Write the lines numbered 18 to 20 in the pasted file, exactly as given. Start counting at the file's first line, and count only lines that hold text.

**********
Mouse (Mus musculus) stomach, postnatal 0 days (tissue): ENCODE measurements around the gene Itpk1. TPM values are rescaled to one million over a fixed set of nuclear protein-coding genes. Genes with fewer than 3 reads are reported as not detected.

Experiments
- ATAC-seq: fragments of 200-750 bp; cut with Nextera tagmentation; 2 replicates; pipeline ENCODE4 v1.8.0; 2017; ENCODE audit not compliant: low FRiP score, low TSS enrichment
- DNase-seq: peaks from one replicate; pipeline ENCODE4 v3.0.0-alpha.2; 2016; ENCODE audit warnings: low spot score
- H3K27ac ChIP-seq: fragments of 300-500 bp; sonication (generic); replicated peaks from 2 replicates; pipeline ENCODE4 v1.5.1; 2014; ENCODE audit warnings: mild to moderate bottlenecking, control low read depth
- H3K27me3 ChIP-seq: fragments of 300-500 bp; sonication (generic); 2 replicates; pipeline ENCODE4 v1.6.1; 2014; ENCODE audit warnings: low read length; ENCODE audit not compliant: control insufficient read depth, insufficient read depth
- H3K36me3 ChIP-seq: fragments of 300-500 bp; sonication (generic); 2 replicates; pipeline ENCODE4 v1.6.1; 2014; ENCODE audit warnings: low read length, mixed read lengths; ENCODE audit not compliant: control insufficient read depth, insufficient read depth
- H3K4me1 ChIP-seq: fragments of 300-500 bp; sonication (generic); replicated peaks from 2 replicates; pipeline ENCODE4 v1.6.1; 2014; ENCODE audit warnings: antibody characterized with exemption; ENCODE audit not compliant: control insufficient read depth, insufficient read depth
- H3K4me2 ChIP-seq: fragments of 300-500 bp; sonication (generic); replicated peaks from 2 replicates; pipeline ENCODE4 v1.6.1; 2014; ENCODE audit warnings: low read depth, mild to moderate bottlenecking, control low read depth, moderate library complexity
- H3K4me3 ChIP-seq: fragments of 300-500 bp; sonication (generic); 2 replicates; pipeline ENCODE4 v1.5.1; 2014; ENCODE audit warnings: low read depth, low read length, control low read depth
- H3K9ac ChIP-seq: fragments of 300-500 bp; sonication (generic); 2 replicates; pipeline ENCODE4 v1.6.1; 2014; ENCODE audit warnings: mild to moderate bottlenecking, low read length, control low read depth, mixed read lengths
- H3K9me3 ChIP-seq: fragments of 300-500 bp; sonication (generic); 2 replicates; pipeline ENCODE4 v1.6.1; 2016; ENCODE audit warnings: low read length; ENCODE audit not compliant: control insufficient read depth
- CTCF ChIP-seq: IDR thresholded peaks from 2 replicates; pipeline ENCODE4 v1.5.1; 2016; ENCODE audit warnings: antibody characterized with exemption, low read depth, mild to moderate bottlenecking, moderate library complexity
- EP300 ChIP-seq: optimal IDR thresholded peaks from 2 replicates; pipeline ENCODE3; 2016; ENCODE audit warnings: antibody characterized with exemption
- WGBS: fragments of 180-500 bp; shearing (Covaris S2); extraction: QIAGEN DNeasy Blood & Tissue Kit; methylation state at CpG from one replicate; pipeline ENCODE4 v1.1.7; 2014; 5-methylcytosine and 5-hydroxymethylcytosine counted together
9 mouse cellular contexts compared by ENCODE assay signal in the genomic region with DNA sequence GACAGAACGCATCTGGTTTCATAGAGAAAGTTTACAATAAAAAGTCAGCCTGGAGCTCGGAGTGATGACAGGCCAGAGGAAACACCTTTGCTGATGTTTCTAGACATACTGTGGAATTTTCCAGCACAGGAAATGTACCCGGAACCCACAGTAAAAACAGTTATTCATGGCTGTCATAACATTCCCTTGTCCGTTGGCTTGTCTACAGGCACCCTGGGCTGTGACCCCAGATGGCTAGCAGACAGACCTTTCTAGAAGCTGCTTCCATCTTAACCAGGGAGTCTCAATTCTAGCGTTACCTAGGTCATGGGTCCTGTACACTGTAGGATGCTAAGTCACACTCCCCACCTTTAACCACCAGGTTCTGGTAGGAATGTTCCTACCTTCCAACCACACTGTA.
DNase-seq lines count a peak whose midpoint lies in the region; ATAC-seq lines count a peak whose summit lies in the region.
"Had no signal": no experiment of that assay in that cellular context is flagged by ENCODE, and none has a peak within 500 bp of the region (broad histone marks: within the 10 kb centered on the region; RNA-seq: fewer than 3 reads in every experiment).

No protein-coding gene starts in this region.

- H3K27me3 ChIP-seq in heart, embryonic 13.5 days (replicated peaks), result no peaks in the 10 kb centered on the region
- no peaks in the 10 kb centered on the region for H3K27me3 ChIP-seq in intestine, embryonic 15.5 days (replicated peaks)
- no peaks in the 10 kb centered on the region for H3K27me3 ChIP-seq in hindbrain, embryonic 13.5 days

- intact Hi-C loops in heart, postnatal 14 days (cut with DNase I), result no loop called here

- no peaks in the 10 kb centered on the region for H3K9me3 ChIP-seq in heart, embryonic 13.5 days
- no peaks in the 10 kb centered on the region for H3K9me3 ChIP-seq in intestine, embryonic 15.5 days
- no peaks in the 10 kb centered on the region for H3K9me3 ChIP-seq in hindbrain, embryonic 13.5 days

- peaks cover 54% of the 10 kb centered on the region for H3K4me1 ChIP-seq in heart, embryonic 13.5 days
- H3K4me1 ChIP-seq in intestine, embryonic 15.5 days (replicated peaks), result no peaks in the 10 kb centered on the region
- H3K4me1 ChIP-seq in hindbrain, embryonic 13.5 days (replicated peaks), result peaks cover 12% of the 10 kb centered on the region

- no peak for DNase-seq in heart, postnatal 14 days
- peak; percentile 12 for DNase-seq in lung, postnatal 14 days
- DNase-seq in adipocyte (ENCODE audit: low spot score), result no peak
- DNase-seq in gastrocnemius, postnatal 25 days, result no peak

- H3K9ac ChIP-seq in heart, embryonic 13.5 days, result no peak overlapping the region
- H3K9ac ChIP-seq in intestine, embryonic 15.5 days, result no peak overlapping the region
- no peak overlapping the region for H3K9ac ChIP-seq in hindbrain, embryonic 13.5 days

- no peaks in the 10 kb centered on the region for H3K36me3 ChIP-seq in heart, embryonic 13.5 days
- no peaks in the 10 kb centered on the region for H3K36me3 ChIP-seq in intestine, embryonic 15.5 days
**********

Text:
"Had no signal": no experiment of that assay in that cellular context is flagged by ENCODE, and none has a peak within 500 bp of the region (broad histone marks: within the 10 kb centered on the region; RNA-seq: fewer than 3 reads in every experiment).

No protein-coding gene starts in this region.

- H3K27me3 ChIP-seq in heart, embryonic 13.5 days (replicated peaks), result no peaks in the 10 kb centered on the region